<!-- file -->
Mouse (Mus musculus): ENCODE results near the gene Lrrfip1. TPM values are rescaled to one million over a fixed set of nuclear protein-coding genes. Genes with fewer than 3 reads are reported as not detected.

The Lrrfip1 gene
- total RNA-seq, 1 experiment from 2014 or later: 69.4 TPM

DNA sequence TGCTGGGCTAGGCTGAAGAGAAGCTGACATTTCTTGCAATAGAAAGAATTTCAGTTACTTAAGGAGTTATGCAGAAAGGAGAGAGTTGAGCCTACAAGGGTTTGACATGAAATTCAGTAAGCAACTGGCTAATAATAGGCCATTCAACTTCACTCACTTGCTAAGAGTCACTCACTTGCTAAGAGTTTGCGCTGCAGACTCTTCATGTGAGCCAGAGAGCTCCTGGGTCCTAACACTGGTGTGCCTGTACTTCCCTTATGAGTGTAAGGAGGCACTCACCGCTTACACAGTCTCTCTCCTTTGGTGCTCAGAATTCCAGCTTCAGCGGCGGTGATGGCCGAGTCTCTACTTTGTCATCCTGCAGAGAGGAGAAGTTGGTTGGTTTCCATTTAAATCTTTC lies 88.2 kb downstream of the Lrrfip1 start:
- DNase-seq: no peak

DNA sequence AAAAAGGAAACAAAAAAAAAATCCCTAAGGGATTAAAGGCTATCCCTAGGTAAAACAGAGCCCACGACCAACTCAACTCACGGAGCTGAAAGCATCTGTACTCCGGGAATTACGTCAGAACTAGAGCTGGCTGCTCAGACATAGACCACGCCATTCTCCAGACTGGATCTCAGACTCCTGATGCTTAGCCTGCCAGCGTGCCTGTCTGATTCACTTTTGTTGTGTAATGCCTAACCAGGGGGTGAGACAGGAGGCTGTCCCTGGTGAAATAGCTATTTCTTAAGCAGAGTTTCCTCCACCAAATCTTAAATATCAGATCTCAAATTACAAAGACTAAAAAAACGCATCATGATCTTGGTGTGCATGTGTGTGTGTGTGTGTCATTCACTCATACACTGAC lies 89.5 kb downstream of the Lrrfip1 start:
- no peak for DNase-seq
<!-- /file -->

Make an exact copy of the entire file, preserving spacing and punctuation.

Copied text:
Mouse (Mus musculus): ENCODE results near the gene Lrrfip1. TPM values are rescaled to one million over a fixed set of nuclear protein-coding genes. Genes with fewer than 3 reads are reported as not detected.

The Lrrfip1 gene
- total RNA-seq, 1 experiment from 2014 or later: 69.4 TPM

DNA sequence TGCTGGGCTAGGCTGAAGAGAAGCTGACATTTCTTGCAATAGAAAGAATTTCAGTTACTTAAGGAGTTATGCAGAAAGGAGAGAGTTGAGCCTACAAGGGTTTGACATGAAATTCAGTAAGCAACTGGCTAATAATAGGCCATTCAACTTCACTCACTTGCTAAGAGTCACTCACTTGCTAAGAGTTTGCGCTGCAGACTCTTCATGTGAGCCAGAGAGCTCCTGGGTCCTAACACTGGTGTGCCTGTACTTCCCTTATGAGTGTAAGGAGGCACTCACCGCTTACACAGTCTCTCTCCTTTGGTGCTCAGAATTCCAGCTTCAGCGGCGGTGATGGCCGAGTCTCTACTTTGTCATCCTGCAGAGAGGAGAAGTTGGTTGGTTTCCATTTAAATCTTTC lies 88.2 kb downstream of the Lrrfip1 start:
- DNase-seq: no peak

DNA sequence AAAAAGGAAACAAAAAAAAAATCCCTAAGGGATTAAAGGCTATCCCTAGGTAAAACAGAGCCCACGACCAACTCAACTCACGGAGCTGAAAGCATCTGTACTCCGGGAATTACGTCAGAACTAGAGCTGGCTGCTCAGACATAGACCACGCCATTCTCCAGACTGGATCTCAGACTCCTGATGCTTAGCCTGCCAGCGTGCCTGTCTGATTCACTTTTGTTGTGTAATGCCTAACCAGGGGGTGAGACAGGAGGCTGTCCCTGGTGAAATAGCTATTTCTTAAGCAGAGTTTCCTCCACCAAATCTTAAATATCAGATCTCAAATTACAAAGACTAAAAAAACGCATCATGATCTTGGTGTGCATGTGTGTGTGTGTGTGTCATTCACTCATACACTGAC lies 89.5 kb downstream of the Lrrfip1 start:
- no peak for DNase-seq